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“The work you guys do with Everyone is Gay is an on the ground, active, accessible application of queer and feminist theories. That is fucking awesome. How do you reconcile the work you do with the theory side of things which in academia can be SO theoretical, intellectual, and jargon bound that it oftentimes seems to exist more for itself rather than any real world application? As someone who struggles to bridge the gap between theoretical and practical I find this endlessly frustrating.”

- Question submitted by Anonymous

Dannielle Says:

A big part of me wants to scream ‘THANK YOU FOR NOTICING.’ Another part of me wants to scream ‘WHY DON’T MORE PEOPLE DO IT THO?!!’

I struggle with this because I don’t come from an academic background. At all. I just straight up don’t understand most queer and feminist theory. I do, however, understand that the world around us has a massive impact on how we see ourselves and how we treat others. That’s a life experience I chose for myself. I decided to step back and examine why I felt so grossly uncomfortable in dresses and why I felt even more uncomfortable saying I didn’t want to wear dresses. I took the time to realize that I’d spent my growing up only seeing one type of family on TV and in movies and in magazines. That’s how I realized “holy shit, of course I feel weird wanting to marry a girl, I have never even seen it HAPPEN!!” I lived so much life feeling like being a feminist was gross and embarrassing and it took year to realize that simply thinking it was embarrassing was the exact reason it was so necessary.

It’s so hard to explain. I think if you took every queer and feminist theory and broke it down, you’d realize that what’s being said is, “we all deserve the same rights. The right to love who we want, the right to dress how we want, the right to explore sexuality the way we want, the right to the same careers, the right to feel safe when we’re alone at night, the right to voice our opinions, the right to speak up when we have been disrespected, the right to live life to the fullest and not be torn down. BUT Y’ALL we don’t all have those rights and that is fucked up, so let’s talk about why and where it came from…”

I think we can all agree and I think we all wanna make a change, sometimes it’s hard to talk about with big words, though, I’ll be real.

Kristin Says:

God I LOVE this question.

Unlike Dannielle, I was heavily immersed in feminist and queer theory when we began Everyone Is Gay – I was about a third of the way through getting my queer-theory focused Masters Degree, in fact. At that point, I felt just like you, Anonymous. How in holy hell would I ever be able to take what I was reading and make it accessible? How would the things I saw happening in real-time be affected by the piles of words I was sifting through by Kristeva, Foucault, Butler, and the rest of the theory-crew? I felt at once fascinated and passionate about the way my brain was being cracked open through the readings and the class discussions and overwhelmed and distraught at how to take it outside of those classrooms.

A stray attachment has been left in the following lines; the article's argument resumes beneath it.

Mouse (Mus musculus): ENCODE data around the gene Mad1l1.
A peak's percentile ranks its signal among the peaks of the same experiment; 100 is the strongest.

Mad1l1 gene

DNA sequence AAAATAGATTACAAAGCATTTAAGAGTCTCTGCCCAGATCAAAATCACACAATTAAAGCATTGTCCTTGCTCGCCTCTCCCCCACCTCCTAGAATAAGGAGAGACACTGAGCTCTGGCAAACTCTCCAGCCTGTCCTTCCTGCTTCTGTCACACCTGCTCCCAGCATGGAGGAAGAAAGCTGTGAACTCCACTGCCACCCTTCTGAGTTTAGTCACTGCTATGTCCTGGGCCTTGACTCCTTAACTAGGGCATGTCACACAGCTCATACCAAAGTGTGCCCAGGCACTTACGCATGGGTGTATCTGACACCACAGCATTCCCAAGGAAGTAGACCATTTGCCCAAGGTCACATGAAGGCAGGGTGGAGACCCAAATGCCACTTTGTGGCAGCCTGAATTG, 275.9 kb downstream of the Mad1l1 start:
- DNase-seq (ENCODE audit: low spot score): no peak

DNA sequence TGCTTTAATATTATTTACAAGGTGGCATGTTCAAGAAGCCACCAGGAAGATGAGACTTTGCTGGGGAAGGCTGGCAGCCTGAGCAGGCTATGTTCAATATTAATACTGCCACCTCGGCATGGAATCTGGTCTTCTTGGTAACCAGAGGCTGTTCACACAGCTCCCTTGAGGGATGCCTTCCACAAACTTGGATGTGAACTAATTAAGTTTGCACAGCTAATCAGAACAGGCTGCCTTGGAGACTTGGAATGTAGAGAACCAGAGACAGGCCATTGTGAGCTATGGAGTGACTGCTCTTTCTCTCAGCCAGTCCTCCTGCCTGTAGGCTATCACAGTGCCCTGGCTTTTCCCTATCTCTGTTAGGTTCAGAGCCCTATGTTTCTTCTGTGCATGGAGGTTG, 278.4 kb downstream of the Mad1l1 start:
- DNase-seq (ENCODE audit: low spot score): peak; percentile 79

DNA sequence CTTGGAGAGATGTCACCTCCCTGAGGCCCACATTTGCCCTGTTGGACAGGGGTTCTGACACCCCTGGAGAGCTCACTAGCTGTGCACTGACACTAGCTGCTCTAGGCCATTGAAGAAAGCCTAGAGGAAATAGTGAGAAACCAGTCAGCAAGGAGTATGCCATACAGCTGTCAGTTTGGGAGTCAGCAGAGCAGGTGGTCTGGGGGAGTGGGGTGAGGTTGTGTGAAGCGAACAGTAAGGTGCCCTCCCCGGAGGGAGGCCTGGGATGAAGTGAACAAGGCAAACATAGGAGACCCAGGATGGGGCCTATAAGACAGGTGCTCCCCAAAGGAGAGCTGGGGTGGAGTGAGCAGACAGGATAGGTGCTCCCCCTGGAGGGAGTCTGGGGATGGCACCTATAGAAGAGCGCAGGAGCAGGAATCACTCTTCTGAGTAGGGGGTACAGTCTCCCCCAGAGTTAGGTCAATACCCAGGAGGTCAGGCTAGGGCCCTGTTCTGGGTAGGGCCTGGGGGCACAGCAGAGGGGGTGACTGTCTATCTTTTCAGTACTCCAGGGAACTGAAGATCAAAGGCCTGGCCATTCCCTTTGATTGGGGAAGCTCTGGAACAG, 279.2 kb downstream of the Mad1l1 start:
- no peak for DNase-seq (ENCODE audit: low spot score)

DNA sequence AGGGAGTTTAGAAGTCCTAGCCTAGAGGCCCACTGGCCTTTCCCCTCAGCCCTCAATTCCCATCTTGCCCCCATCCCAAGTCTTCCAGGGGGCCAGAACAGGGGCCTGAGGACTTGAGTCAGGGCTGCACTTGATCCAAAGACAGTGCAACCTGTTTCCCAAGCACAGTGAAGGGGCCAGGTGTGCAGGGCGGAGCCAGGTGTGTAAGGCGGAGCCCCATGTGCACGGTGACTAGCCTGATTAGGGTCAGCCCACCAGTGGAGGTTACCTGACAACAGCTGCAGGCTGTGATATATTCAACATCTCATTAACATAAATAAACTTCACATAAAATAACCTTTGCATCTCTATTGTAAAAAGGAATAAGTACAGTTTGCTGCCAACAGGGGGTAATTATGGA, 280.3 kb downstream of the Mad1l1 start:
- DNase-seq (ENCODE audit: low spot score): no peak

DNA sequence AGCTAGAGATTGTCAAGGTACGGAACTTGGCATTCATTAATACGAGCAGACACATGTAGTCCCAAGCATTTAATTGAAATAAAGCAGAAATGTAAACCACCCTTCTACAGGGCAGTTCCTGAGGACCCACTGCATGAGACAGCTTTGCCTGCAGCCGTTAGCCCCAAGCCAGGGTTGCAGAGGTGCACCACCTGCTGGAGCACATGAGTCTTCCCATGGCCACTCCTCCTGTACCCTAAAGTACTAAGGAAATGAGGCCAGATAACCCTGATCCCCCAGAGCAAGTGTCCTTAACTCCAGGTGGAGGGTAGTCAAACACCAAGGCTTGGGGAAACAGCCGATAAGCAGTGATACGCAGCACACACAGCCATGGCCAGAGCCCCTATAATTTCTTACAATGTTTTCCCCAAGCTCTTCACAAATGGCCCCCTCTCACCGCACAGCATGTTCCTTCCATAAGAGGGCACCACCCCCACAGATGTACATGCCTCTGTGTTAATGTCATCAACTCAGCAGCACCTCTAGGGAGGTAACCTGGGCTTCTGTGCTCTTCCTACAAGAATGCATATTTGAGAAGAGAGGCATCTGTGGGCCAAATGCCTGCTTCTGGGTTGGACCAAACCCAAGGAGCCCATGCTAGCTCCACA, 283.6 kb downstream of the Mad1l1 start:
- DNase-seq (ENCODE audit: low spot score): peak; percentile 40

Everyone Is Gay was the place where I learned that the brain-cracking affect of all of those theories was the exact point of those theories. I couldn’t look at a 13-year-old who was scared and angry and start with, “well, you see, gender is performative so what you are experiencing is heteronormativity (bigwordsbigwordsmorebigwords),” and then hand them a copy of Derrida. What I could do, though, was see the existence of so many of these discourses and theories in their question and in their experience, and use what I’d learned to help guide me in answering responsibly. And by responsibly I mean two things: 1. Responsible in respect to their needs (aka not sourcing Derrida on our first conversation), and 2. Responsible in respect to larger discourses that are often nearly invisible (which I had only been able to see because of reading those theories).

Somewhere in my academic journeys I learned the word praxis, which was explained to me as the place where theory meets real-world practice. It was a legit lightbulb-moment for me, where I realized OHHHH OKAY, SO I DON’T NEED TO ACTUALLY LIVE OUT THESE THEORIES VERBATIM! And, Anonymous, neither do you. In fact, if you are only living theory, then the theory does begin to exist only for itself (and for your handful of friends who will geek out with you on feminist texts). What you do is let those theories crack your brain open, over and over and over again. Geek out with your friends and dig deep with those big words if that helps you expand even further in that crazy theory-spiral. Then, give yourself permission to let it go, and to learn from the world around you just as much as you’ve learned from those theories.

I hope this helps!

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